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Section 2 is devoted to **the** definition **of** **the** controlled **non**-linear branch- ing **processes** and to **the** proof **of** preliminary properties. Using **the** criteria **of** [CV15a], we also state in Section 2 and prove in Section 5 that **for** all **Markov** control α, **the** controlled branching process X x,α admits a unique quasi- **stationary** distribution π α with absorption rate λ α > 0, and that **the** condi- tional distributions converge exponentially and uniformly in total variation to **the** QSD. We extend in Section 3 **the** problem **of** **infinite** **horizon** control (1) to positive values **of** β, and we also state our main results on **infinite** hori- zon control, among which **the** fact that, if f ≥ 0 and f (0, ·) ≡ 0, then, when β → λ ∗ := inf α∈A M λ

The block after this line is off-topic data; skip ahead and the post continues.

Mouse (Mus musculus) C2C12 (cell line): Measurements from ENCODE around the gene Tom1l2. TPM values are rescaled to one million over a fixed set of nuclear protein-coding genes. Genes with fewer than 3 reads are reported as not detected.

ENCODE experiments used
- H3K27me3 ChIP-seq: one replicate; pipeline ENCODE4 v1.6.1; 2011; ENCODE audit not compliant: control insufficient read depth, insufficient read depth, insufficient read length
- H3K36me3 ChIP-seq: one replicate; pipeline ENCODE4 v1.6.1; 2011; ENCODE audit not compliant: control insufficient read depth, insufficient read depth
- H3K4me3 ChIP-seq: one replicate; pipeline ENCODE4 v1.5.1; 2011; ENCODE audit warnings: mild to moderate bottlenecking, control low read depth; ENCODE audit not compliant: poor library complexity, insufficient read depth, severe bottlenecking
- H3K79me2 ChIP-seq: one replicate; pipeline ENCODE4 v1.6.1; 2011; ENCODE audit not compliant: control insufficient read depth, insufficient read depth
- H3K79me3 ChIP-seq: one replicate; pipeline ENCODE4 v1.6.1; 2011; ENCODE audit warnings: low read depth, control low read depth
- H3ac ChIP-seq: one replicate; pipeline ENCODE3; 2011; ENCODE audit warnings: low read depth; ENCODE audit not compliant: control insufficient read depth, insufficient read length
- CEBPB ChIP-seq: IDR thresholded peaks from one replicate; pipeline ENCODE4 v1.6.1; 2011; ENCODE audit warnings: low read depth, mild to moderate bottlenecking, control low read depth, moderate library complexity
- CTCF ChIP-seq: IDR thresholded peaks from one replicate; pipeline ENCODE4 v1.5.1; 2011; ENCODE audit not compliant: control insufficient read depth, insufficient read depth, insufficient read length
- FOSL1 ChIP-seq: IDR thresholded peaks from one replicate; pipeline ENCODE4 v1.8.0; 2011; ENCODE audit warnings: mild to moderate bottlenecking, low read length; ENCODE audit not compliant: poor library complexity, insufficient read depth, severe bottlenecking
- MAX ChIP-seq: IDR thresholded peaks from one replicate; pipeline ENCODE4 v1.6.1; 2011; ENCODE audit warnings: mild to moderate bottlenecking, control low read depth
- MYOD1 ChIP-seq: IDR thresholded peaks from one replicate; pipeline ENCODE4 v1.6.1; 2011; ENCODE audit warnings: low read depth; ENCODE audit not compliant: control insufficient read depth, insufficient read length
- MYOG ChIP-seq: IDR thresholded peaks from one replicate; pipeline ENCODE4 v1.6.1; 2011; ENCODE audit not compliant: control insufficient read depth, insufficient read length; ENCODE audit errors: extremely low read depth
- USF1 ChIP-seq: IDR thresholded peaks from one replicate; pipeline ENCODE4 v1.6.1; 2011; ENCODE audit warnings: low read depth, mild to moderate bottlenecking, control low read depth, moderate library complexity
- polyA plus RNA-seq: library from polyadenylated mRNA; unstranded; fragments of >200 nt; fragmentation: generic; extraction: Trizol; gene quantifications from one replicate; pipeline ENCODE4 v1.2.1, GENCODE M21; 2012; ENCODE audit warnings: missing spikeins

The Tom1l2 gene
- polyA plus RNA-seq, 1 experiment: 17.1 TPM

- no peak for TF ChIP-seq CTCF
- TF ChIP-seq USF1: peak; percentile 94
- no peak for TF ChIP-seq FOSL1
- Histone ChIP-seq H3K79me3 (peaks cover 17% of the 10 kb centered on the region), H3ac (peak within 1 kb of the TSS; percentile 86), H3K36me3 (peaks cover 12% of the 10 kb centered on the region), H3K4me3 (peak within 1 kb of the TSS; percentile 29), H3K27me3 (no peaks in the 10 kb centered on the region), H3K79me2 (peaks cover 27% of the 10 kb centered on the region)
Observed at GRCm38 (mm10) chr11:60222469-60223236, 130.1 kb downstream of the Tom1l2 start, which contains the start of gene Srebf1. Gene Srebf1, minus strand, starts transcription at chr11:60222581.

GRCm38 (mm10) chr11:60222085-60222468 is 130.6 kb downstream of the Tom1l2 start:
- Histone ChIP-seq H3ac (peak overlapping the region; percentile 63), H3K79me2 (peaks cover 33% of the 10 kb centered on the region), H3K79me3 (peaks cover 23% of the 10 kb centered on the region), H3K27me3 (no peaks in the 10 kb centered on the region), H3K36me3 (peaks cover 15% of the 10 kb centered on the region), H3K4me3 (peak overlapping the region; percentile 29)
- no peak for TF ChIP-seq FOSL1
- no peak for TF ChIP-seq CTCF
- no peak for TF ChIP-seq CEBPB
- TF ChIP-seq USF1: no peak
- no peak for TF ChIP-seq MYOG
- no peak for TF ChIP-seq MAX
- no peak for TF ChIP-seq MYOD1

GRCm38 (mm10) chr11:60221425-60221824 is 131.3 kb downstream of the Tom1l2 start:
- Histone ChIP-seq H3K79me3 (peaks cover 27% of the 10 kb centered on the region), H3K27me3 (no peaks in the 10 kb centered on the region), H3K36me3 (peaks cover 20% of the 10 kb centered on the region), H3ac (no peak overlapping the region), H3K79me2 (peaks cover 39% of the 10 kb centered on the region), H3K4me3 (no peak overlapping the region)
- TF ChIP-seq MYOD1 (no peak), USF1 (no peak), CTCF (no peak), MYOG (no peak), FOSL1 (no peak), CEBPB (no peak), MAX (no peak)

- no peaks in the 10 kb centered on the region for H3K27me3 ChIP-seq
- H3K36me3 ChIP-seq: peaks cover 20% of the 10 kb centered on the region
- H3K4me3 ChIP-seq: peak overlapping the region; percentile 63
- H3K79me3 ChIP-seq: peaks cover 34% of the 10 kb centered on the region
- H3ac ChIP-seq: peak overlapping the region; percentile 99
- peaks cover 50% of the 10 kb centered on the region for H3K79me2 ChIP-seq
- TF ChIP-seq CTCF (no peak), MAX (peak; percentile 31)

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There are two natural perspectives to this work. First, as far as **the** **infinite** **horizon** case is concerned, other types **of** lexicographic refinements could be proposed. One **of** these options could be to avoid **the** duplication **of** **the** set **of** transitions that occur sev- eral times in a single trajectory and consider only those which are observed. A second perspective **of** this work will be to define reinforcement learning [14] type algorithms **for** P-MDPs. Such algorithms would **use** samplings **of** **the** trajectories instead **of** full dynamic programming or quantile-based reinforcement learning approaches [7]. References

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Campus de Beaulieu 35042 Rennes, FRANCE. 12 October 1993
Abstract